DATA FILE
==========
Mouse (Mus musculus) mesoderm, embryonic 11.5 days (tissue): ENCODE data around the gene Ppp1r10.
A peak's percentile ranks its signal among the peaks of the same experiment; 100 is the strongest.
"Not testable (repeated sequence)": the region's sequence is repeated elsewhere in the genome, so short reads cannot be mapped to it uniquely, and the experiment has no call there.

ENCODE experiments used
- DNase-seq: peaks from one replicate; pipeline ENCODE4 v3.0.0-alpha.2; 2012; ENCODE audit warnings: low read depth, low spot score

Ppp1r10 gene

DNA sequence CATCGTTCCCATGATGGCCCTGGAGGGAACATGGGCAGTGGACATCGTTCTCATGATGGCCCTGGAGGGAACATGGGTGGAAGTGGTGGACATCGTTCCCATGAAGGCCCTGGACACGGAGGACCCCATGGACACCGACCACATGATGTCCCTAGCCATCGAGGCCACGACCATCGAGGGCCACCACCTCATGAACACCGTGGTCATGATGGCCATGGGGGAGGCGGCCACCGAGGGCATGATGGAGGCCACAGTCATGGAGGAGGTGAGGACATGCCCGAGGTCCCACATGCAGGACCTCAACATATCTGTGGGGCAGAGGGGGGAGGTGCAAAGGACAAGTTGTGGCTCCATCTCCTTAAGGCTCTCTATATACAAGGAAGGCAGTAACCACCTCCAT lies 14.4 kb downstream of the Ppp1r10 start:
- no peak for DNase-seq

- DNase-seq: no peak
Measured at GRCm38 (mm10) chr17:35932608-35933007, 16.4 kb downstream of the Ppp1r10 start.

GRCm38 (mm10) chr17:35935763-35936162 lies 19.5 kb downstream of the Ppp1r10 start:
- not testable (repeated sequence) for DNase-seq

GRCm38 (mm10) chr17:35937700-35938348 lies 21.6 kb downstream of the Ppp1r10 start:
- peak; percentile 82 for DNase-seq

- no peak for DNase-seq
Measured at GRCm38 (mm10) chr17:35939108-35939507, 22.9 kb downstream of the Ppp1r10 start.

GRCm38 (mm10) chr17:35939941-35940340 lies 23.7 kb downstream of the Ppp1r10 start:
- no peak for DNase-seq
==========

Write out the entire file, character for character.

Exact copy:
Mouse (Mus musculus) mesoderm, embryonic 11.5 days (tissue): ENCODE data around the gene Ppp1r10.
A peak's percentile ranks its signal among the peaks of the same experiment; 100 is the strongest.
"Not testable (repeated sequence)": the region's sequence is repeated elsewhere in the genome, so short reads cannot be mapped to it uniquely, and the experiment has no call there.

ENCODE experiments used
- DNase-seq: peaks from one replicate; pipeline ENCODE4 v3.0.0-alpha.2; 2012; ENCODE audit warnings: low read depth, low spot score

Ppp1r10 gene

DNA sequence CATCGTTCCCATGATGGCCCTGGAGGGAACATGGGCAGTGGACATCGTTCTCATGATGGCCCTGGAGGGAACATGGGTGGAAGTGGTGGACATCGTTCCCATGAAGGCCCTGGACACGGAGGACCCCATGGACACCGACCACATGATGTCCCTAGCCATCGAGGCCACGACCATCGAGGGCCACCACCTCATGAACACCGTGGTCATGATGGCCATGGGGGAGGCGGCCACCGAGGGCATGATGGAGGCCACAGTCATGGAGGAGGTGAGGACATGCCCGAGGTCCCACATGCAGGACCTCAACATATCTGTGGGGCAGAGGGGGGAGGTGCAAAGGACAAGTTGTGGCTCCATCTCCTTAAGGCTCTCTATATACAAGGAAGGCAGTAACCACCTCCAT lies 14.4 kb downstream of the Ppp1r10 start:
- no peak for DNase-seq

- DNase-seq: no peak
Measured at GRCm38 (mm10) chr17:35932608-35933007, 16.4 kb downstream of the Ppp1r10 start.

GRCm38 (mm10) chr17:35935763-35936162 lies 19.5 kb downstream of the Ppp1r10 start:
- not testable (repeated sequence) for DNase-seq

GRCm38 (mm10) chr17:35937700-35938348 lies 21.6 kb downstream of the Ppp1r10 start:
- peak; percentile 82 for DNase-seq

- no peak for DNase-seq
Measured at GRCm38 (mm10) chr17:35939108-35939507, 22.9 kb downstream of the Ppp1r10 start.

GRCm38 (mm10) chr17:35939941-35940340 lies 23.7 kb downstream of the Ppp1r10 start:
- no peak for DNase-seq